Kaitangata mine explosion

The Kaitangata Mine explosion took place near Balclutha, in Otago, on 21 February 1879. Thirty-four miners died, suffocated by a belt of black damp. Black damp is the miners’ name for a mixture of nitrogen and carbon dioxide. If there is not enough oxygen in the air, miners can suffocate.

What happened?

Coal was first discovered at Kaitangata, just east of Balclutha, in 1844, but a mine was not opened until the 1850s when the gold rushes brought more people to the area. Once a railway was built, the mined coal could be transported to other places.

On 21 February, 1879, sometime between 8 and 9:00 am, an explosion shook the coal mine.

The pit where the explosion took place had been opened for only two years, but there were plans to increase the amount of coal being mined. Extra miners had started work just the day before the disaster. On the day of the explosion, 47 men were employed at the mine, but at first no one knew how many of them were underground at the time of the explosion.

A train was sent to Balclutha to bring help. In the meantime rescuers tried to enter the mine, but were stopped by debris and the presence of fire damp. Fire damp is a miners’ name for a gas of mostly methane which forms as decaying plant matter turns into coal. It becomes explosive when mixed with a certain amount of air. By noon rescue parties were able to enter the mine and begin bringing out the bodies of the dead miners. By 6:00 pm it was known that no one had survived the explosion.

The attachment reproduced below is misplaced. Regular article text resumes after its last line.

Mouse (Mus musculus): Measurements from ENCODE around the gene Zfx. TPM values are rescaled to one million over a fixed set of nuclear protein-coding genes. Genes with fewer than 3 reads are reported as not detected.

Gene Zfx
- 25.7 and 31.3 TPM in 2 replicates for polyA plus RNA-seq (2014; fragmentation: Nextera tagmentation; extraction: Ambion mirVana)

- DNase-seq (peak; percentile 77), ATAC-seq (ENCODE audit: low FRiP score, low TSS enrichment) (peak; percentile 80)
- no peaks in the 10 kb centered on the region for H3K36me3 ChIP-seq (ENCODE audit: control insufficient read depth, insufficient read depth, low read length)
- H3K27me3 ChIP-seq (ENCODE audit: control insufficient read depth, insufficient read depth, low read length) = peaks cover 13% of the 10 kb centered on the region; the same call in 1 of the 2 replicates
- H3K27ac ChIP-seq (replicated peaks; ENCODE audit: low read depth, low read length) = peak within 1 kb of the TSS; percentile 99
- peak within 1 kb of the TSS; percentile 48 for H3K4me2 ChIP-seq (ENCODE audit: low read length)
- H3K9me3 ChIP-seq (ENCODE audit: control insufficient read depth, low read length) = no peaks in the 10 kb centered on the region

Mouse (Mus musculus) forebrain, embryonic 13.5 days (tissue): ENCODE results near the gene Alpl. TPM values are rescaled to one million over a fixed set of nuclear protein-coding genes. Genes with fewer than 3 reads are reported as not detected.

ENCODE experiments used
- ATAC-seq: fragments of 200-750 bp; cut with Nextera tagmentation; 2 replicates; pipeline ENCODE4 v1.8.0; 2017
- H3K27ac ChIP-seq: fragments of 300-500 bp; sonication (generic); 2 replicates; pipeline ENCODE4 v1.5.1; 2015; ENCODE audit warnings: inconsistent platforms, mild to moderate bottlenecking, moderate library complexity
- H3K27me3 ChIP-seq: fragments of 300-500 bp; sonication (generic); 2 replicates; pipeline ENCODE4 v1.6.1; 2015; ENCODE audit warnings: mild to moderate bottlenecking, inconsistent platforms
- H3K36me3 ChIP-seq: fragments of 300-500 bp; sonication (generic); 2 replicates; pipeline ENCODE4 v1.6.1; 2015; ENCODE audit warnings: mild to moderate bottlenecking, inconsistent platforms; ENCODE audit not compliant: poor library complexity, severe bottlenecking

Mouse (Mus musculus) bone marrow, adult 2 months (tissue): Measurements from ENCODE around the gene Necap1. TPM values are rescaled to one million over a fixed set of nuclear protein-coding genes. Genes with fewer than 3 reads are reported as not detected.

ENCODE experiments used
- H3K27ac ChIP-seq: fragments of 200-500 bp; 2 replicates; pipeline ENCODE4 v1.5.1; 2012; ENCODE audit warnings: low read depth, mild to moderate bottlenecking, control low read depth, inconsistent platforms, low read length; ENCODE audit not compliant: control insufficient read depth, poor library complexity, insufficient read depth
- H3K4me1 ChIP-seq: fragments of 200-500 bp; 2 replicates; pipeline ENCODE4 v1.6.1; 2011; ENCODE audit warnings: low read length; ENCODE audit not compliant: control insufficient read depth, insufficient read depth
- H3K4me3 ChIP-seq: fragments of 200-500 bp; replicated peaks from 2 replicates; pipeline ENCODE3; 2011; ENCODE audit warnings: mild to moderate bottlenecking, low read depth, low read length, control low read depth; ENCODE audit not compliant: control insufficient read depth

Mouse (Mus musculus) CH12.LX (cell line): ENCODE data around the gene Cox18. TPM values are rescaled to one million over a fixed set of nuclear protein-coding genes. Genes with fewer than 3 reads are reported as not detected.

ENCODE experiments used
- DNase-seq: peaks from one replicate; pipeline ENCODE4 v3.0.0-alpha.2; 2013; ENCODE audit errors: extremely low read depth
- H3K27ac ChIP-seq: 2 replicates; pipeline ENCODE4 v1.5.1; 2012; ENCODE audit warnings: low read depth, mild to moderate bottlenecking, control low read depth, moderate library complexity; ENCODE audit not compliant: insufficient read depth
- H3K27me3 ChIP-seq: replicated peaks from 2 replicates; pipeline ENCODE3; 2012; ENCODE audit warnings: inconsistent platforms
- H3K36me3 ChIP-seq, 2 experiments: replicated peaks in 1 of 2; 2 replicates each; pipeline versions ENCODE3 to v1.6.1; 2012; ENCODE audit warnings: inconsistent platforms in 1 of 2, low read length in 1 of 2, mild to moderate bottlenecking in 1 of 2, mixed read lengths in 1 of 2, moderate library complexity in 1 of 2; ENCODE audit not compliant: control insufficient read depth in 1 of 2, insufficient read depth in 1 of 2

How many died?

34 people died.

Other events and outcomes

It became obvious from the unmarked state of the bodies that the miners had not been killed by the explosion, but had been suffocated by a belt of black damp before they could reach safety. The coroner’s report found that there were faults in the management of the mine, particularly with the ventilation system and the lack of safety lamps.

It appeared that the manager’s brother had been carrying a candle when he entered a disused part of the mine. Fire damp had accumulated there and when the gas came into contact with the naked flame it exploded.

The Kaitangata Relief Fund was set in place to help the families of miners who had died in the Kaitangata explosion, and others who had suffered death or injury in mines around New Zealand.

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